starring: Mila Kunis, Channing Tatum, Eddie Redmayne, Sean Bean, Douglas Booth, Tuppence Middleton
written and directed by: Andy and Lana Wachowski
MPAA: Rated PG-13 for some violence, sequences of sci-fi action, some suggestive content and partial nudity
If you were wondering, quite reasonably, how exactly Andy and Lana Wachowski were planning to make yet another cerebral sci-fi epic but cast Mila Kunis and Channing Tatum as the leads, the answer is simple: they were never going to do that. After the ponderous, endless torture of Cloud Atlas, the Wachowskis have suddenly developed a sense of humor to accent the Luc Besson-style Eurotrash action of their latest, Jupiter Ascending. Not that they’ve never displayed wit before, of course; their debut feature (and, to my mind, their finest film to this day), Bound, was sublimely witty. But wit and humor don’t necessarily overlap, and the goofy-as-fuck Jupiter Ascending is decidedly in the latter camp (emphasis on “camp”).
In what is easily one of the stranger narratives of Russian immigration ever told—and I say that as someone who’s read every book Gary Shteyngart has published—Kunis stars as the titular Jupiter Jones (yes, the film’s title is a play on her name, which vaults the film into the dubious company of such similarly hackneyed protagonist-pun classics as Poetic Justice). Having been born to her widowed mother midway through her emigration from Russia to the U.S., Jupiter grew up in an overcrowded immigrant household and currently works as a cleaning lady along with her mother and aunt (Kunis spends what feels like 10% of her screen time on her knees in front of a toilet). Hers is a thoroughly unremarkable existence…until [deep breath] three all-powerful space siblings from the House of Abrasax (a downmarket sister brand to House of Deréon) determine that she’s the reincarnated form of their space-queen mother and dispatch hunters to retrieve her and get their inheritance (or something like that).
The siblings—malevolent Balem (Eddie Redmayne), hedonistic Titus (Douglas Booth), and glamorous Kalique (Tuppence Middleton, a name to be cherished)—each want to ingratiate themselves to her for assorted self-serving reasons, many of which have to do with the inheritance, which includes Earth itself. The hunter who successfully nabs her turns out to be Caine (Tatum), on whom Jupiter develops intense romantic feelings that are revealed as abruptly as the preferred abbreviation for her ridiculous name (“Please, call me Joop” she demurs to an extraterrestrial creature after a solid hour of letting literally every other character call her Jupiter). Joop-Jo’s romance with Caine is one of the most hilariously inorganic subplots of its kind in recent memory, almost certainly shoehorned in by some meddling studio executive (“What, we’re gonna have Mila-fuckin’-Kunis and Channing-fuckin’-Tatum in the same fuckin’ movie and not have them fall in fuckin’ love? Are you having a fuckin’ stroke, you minimally talented spoiled brat?”—my impression of a studio executive).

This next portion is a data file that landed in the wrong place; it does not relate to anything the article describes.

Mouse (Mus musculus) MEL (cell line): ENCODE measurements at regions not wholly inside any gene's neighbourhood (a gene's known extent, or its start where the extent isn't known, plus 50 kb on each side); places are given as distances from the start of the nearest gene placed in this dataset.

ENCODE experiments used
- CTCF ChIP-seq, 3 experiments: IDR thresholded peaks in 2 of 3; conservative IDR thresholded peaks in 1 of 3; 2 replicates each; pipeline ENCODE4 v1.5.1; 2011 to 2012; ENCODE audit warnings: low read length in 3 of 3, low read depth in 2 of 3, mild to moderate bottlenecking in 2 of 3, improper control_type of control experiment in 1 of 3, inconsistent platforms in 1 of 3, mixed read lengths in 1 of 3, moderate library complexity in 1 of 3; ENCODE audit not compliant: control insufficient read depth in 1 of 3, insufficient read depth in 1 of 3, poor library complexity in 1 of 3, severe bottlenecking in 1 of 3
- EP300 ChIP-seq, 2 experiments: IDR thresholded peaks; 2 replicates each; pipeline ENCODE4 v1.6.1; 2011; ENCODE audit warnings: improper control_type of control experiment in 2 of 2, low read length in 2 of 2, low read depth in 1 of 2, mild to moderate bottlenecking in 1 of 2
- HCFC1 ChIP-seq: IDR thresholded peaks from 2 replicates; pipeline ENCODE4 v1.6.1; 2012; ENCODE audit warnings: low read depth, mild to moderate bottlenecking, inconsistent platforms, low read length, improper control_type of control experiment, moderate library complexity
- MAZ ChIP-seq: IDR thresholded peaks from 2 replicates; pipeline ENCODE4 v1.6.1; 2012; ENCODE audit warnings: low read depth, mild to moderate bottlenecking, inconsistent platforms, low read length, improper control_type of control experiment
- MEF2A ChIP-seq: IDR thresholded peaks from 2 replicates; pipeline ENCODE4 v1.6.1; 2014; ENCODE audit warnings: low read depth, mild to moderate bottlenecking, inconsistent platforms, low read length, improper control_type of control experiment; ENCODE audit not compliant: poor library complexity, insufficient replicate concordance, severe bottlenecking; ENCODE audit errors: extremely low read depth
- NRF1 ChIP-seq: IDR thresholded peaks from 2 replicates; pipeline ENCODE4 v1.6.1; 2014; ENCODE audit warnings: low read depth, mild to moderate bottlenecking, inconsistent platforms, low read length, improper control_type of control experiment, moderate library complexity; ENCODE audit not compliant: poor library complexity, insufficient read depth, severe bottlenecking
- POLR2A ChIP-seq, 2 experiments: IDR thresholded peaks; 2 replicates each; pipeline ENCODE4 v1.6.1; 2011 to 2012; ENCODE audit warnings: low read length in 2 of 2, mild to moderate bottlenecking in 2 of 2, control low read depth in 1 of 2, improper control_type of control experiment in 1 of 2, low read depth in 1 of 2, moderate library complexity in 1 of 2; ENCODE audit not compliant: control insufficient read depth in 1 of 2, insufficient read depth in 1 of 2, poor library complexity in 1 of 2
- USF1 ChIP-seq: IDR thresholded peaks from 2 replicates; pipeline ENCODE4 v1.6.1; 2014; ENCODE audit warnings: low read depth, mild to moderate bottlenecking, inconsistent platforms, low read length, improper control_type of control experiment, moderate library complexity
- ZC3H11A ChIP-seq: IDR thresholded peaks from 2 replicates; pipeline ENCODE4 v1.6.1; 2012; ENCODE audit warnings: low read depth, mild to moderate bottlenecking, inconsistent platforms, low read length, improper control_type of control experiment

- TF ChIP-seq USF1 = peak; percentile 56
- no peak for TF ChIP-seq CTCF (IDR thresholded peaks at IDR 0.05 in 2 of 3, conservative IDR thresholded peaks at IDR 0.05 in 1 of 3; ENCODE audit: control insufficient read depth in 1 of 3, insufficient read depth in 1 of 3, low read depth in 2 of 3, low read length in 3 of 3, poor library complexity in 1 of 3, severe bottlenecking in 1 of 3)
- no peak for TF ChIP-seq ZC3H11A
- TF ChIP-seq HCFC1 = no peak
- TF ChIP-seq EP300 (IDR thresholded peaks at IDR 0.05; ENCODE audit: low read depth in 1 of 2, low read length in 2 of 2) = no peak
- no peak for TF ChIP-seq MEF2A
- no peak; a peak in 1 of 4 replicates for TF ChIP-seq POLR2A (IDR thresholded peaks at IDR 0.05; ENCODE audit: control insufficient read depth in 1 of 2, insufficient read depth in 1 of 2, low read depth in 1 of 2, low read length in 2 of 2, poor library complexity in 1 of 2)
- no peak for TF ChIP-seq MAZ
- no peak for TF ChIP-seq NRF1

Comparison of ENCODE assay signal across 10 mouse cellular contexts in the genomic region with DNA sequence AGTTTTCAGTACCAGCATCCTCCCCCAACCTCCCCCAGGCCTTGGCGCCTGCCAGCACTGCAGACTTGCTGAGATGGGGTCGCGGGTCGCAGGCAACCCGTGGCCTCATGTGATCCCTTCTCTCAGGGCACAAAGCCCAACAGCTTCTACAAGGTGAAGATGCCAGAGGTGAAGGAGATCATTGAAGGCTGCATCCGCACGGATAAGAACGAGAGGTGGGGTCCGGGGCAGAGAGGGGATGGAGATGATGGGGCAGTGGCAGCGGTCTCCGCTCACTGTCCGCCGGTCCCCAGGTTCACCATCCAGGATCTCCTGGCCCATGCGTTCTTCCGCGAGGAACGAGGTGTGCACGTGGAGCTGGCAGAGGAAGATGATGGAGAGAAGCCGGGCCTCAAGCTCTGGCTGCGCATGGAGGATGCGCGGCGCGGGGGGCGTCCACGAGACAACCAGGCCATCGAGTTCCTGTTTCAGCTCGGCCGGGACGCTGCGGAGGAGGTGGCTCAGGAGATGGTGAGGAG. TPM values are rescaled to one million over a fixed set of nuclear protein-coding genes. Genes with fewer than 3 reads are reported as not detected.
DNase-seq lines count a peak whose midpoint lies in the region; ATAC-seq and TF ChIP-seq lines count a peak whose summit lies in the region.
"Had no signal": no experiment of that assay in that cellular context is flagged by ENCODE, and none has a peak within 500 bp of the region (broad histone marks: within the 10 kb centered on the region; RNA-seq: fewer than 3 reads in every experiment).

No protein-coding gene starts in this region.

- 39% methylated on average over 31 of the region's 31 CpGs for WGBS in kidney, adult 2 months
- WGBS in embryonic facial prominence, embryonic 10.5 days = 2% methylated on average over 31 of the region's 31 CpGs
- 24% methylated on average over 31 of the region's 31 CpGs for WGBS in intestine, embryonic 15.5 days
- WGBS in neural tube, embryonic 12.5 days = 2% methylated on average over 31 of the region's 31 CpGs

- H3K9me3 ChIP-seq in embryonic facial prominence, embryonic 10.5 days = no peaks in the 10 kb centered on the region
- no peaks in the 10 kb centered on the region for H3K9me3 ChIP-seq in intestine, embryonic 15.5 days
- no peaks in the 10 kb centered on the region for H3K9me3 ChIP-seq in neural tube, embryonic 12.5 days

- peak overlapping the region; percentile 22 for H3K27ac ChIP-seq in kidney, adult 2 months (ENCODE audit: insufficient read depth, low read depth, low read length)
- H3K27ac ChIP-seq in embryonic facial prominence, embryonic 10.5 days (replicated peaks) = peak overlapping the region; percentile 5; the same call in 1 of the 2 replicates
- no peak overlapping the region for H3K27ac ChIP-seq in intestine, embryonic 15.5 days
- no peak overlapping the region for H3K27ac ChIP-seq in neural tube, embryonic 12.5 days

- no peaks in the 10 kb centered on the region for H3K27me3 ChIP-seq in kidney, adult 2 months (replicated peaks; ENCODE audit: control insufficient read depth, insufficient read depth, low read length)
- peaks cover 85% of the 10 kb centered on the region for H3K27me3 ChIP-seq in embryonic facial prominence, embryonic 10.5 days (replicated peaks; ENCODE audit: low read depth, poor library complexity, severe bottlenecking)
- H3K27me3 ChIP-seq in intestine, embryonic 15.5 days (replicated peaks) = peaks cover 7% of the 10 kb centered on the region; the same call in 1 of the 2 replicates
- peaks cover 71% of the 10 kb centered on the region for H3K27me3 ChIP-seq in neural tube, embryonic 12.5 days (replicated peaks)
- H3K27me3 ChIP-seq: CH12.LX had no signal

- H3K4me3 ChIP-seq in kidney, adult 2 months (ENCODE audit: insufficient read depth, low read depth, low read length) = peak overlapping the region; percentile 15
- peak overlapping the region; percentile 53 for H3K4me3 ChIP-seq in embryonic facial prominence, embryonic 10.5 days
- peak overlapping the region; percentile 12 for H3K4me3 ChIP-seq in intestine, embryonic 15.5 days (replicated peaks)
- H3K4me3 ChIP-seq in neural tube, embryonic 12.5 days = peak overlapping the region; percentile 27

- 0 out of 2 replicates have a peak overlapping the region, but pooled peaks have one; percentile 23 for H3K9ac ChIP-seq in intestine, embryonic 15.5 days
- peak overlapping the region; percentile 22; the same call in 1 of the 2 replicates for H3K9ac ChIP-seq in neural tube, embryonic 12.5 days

Jupiter Ascending is arguably this year’s leading contender for the Norbit of the current Oscar race (if you recall, it was widely speculated that frontrunner Eddie Murphy lost the Best Supporting Actor Oscar for Dreamgirls several years ago because he released the noxious Norbit during the voting period). There are always a handful of Oscar contenders who show up in the abominable films of late winter and early spring, but Jupiter has the potential to be exceptionally embarrassing. After earning the best reviews of his career as broken-down ape Mark Schultz in Foxcatcher, Channing Tatum now spends an entire film yelling “Jupiter, no!” while sporting pointy prosthetic ears, frosted-blonde facial hair, and flying boots. Fresh from her breakout roles in Belle and the Oscar-nominated Beyond the Lights, the divine Gugu Mbatha-Raw is wasted here in a bit role as a galactic underling with what appear to be pig ears pinned to the sides of her head.
And then there’s actual Oscar frontrunner Eddie Redmayne, poised the most precariously for a Norbit-style crash and burn with his very misguided and over-the-top performance as the evil Balem. Playing the role in a deeply affected manner that suggests Tilda Swinton if she’d been struck by lightning and legally died for five minutes, his line readings alternate between barely audible spectral whispers and sudden queeny shrieks that evoked gales of laughter at the screening I attended. With the Best Actor category one of the only races with any real suspense this year, Michael Keaton could conceivably have Jupiter Ascending to thank for eking him out a victory.
Oscar politics aside, Jupiter Ascending is consistently paced and bizarre enough to at least be intriguing; around the halfway point, it launches into an extended comic-relief bit about space bureaucracy as if that were a real thing of which we’d all enjoy a potent satirical skewering. It’s the fun kind of bad movie, with just enough of a wink to suggest that it’s somewhat in on the joke. Joop-Jo’s journey may not be ridiculous or subversive enough to make the film emerge as a Barbarella-style cult space classic, but as effects-driven sci-fi spectacles go, you could do worse.
Jupiter Ascending opens nationwide today.